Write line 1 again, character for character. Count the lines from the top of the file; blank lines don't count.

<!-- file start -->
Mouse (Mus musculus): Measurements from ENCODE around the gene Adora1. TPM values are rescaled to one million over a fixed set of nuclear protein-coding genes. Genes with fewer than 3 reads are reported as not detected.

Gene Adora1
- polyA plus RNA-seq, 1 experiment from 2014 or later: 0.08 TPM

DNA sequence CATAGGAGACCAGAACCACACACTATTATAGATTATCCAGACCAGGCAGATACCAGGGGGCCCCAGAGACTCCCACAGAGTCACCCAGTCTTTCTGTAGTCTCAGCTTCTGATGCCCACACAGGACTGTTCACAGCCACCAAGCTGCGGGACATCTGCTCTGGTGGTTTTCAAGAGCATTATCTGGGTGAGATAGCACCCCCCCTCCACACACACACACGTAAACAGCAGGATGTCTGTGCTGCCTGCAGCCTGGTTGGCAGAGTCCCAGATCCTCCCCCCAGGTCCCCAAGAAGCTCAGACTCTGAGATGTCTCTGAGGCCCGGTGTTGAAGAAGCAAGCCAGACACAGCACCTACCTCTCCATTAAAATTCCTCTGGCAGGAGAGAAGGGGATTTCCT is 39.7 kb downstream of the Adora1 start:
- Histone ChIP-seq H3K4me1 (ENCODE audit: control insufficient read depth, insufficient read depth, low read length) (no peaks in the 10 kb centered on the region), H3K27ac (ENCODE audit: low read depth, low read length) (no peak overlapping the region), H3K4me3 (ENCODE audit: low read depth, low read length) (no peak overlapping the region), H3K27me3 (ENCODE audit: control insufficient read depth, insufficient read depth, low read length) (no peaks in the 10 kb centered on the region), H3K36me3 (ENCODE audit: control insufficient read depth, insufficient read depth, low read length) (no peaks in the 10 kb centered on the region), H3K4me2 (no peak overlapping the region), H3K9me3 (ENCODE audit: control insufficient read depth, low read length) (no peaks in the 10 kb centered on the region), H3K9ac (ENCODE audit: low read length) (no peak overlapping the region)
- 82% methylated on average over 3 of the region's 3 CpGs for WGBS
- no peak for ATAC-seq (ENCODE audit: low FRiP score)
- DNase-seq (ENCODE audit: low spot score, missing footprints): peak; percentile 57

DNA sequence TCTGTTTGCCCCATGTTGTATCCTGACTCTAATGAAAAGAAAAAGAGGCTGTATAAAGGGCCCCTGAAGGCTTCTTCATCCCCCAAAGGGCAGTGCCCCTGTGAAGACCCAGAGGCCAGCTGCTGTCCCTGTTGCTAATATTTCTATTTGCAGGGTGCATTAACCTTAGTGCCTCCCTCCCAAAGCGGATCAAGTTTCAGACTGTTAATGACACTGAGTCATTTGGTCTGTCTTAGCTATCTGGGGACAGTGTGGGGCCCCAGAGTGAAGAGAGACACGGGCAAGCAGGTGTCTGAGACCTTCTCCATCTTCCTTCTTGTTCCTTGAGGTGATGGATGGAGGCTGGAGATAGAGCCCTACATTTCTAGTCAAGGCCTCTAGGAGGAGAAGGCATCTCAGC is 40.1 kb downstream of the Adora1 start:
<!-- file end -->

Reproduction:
Mouse (Mus musculus): Measurements from ENCODE around the gene Adora1. TPM values are rescaled to one million over a fixed set of nuclear protein-coding genes. Genes with fewer than 3 reads are reported as not detected.